Taste is transmitted from tongue to brain by the molecule adenosine 5'-triphosphate (ATP), not serotonin as previously thought, scientists in the US claim.
Taste is transmitted from tongue to brain by the molecule adenosine 5’-triphosphate (ATP), not serotonin as previously thought, scientists in the US claim.
Thomas Finger at the Rocky Mountain Taste and Smell Centre tested the theory that serotonin is responsible by offering differently flavoured water to mice that lack serotonin receptors.
Mice were offered monosodium glutamate, caffeine, citric acid and other distinctive flavours to taste. The serotonin receptor-deficient mice responded to these tastes in the same way as mice with serotonin receptors. By contrast, mice without receptors for ATP showed no response to the varying bitter or sweet tastes. Animals could choose between water bottles containing either flavoured or plain water. If they preferred a flavour they drank from that bottle, if not, they stuck to plain water.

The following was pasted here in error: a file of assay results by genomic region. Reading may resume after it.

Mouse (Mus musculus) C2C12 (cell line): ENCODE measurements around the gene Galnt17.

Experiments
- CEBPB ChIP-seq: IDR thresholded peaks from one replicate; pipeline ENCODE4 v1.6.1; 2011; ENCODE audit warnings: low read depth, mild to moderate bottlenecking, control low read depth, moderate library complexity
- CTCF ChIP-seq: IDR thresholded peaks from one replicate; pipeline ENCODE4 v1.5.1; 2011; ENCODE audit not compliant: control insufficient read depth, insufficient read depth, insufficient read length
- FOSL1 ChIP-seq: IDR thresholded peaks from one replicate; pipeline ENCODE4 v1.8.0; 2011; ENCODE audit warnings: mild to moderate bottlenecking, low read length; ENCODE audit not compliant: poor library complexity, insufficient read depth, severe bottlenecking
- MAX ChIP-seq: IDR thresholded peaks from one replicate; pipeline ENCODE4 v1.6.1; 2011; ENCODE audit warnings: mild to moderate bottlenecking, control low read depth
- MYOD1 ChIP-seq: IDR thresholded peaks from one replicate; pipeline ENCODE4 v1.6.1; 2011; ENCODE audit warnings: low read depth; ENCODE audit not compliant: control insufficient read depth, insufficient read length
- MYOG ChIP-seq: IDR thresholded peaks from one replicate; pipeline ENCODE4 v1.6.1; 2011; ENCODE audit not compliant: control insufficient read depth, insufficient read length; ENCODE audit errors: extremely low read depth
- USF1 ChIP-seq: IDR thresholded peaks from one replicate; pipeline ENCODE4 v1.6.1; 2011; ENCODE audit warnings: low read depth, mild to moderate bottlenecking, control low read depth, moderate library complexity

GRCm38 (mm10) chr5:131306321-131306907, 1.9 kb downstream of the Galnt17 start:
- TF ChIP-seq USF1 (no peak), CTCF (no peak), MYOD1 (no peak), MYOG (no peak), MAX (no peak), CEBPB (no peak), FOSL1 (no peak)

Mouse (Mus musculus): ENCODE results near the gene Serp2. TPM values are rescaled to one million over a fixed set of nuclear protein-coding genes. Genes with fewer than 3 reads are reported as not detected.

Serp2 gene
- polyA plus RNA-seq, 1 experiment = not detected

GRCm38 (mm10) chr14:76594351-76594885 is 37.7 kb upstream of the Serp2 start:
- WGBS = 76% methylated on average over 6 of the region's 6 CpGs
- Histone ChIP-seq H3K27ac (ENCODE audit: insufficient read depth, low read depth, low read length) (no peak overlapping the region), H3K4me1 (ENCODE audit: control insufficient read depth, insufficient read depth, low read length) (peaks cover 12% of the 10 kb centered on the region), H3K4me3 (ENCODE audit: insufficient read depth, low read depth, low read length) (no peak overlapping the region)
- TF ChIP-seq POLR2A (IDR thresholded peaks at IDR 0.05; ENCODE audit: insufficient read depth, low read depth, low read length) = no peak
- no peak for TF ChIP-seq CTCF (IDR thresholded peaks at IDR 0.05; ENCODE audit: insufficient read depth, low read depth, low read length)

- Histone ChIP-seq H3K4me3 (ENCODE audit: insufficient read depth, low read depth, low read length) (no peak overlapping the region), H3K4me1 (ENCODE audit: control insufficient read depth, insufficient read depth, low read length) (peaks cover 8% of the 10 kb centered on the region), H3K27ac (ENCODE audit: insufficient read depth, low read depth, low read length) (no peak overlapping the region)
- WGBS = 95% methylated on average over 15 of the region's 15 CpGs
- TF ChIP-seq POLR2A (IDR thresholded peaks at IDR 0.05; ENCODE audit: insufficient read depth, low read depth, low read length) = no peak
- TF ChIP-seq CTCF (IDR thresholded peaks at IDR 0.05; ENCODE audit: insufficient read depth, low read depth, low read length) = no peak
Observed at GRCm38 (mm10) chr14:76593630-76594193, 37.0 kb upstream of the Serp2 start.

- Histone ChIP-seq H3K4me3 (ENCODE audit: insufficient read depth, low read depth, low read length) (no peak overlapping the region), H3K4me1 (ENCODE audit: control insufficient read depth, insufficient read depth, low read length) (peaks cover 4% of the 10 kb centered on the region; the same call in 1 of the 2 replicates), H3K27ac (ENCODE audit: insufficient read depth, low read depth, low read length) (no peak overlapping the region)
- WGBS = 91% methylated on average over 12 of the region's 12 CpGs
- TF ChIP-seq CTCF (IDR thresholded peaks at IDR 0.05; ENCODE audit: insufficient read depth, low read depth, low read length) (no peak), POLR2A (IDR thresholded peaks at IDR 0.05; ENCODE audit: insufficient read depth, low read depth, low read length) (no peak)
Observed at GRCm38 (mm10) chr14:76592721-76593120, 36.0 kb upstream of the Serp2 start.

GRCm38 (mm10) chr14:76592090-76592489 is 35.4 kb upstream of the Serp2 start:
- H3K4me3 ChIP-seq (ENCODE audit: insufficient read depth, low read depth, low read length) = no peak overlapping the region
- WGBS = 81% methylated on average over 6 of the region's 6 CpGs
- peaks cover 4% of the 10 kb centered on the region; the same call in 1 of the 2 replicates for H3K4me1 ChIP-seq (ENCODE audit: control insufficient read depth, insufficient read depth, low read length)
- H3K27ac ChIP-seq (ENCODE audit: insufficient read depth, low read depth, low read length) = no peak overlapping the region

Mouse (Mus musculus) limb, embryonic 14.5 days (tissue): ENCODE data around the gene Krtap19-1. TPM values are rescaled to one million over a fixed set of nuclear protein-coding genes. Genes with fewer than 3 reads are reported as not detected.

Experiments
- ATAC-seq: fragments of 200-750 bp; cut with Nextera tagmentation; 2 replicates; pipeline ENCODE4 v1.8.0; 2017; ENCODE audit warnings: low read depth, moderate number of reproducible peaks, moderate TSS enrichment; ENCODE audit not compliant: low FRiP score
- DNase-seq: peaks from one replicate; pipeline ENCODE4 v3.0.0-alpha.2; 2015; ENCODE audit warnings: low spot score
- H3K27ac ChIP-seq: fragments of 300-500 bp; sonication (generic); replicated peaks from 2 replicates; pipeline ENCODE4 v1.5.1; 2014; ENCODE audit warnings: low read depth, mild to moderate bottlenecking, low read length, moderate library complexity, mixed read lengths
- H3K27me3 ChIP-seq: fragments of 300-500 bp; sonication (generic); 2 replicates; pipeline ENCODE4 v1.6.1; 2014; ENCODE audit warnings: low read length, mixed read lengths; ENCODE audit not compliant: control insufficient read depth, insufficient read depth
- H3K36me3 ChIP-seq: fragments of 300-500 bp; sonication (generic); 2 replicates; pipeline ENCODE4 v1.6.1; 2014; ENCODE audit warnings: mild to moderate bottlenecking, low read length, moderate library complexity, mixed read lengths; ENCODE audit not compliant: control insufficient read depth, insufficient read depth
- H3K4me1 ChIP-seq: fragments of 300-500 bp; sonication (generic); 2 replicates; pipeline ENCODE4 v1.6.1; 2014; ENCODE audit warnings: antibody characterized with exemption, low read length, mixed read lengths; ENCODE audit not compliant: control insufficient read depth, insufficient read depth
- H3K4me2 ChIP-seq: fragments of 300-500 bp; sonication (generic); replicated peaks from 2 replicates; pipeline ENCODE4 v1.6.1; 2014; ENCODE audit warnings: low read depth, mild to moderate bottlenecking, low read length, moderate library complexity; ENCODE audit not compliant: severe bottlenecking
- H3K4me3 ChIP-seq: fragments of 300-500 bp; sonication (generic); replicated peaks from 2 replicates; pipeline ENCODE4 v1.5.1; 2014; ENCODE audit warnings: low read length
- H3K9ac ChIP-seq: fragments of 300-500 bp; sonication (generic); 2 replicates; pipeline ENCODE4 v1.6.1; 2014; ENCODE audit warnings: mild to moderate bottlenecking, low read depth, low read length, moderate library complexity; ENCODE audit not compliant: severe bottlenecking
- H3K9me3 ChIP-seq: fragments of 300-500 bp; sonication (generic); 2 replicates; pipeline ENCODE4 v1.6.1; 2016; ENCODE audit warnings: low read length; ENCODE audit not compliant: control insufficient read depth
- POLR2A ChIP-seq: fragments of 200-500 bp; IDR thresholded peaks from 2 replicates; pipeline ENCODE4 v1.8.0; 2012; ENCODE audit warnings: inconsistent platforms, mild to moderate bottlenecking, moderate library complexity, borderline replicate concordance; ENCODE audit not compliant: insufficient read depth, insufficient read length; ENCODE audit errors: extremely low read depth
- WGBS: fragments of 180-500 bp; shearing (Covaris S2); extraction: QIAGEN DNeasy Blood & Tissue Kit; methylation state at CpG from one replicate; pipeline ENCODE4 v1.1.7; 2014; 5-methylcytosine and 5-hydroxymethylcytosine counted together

’We had thought that ATP and serotonin might mediate responses to different taste qualities, for example bitter and sweet via ATP and sour via serotonin, but we did not see that,’ team leader Finger told Chemistry World.’ This suggested that ATP alone is responsible for getting taste message to the brain.
To confirm ATP’s role as the taste neurotransmitter, Finger’s group tested the response of taste bud cells in vitro. The cells released ATP when bitter-tasting compounds were added.
’I find it remarkable that a common biological molecule such as ATP, which is present in every cell, can take on this specialised importance in the proper context. It seems true for taste buds in all species examined so far, ranging from fish to primates,’ said Finger. Katharine Sanderson
et alScience310, 1495